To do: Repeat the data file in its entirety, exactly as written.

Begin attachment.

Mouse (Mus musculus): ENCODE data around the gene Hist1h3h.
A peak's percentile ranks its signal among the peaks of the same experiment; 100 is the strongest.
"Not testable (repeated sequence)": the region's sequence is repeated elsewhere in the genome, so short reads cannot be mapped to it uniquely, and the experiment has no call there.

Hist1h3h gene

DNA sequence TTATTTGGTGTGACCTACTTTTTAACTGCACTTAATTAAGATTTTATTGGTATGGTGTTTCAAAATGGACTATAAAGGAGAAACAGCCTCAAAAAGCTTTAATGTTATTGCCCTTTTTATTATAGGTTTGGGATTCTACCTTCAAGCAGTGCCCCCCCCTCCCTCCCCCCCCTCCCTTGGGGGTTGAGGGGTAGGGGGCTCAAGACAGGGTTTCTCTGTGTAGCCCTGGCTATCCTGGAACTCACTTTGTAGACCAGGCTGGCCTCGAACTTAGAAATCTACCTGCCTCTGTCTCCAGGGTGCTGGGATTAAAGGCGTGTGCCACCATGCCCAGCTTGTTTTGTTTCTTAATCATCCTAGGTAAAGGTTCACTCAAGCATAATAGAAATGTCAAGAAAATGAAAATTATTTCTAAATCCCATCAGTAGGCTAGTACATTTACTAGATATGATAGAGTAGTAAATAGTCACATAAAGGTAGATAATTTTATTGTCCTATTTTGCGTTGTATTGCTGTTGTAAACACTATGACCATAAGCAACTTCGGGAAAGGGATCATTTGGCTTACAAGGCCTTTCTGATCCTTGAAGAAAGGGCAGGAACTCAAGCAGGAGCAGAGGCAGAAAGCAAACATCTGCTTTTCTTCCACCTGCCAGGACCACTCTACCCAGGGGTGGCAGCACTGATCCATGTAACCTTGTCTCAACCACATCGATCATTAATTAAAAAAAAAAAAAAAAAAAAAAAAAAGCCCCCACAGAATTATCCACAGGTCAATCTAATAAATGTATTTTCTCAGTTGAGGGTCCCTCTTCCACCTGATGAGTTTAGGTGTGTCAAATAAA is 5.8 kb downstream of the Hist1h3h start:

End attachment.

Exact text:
Mouse (Mus musculus): ENCODE data around the gene Hist1h3h.
A peak's percentile ranks its signal among the peaks of the same experiment; 100 is the strongest.
"Not testable (repeated sequence)": the region's sequence is repeated elsewhere in the genome, so short reads cannot be mapped to it uniquely, and the experiment has no call there.

Hist1h3h gene

DNA sequence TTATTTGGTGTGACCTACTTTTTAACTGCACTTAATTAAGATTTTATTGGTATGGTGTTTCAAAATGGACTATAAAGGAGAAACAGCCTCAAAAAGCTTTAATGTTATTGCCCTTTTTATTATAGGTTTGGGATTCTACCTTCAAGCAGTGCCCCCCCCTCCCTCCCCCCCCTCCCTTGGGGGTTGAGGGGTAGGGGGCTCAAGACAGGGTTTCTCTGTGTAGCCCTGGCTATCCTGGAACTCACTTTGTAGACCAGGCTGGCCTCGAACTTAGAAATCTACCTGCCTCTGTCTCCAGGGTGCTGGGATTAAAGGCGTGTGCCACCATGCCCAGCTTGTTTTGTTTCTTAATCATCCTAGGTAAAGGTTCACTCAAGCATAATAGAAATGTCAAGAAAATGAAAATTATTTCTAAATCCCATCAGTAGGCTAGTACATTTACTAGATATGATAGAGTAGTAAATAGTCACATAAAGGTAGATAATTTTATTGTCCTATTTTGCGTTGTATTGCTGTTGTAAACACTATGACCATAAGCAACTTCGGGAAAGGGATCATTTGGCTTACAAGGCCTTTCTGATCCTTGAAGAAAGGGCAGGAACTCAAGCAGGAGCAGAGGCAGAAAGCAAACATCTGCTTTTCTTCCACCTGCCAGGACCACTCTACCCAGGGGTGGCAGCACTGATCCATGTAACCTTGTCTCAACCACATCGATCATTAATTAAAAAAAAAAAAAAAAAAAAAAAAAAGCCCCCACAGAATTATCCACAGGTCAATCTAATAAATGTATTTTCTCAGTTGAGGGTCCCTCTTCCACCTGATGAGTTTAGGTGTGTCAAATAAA is 5.8 kb downstream of the Hist1h3h start: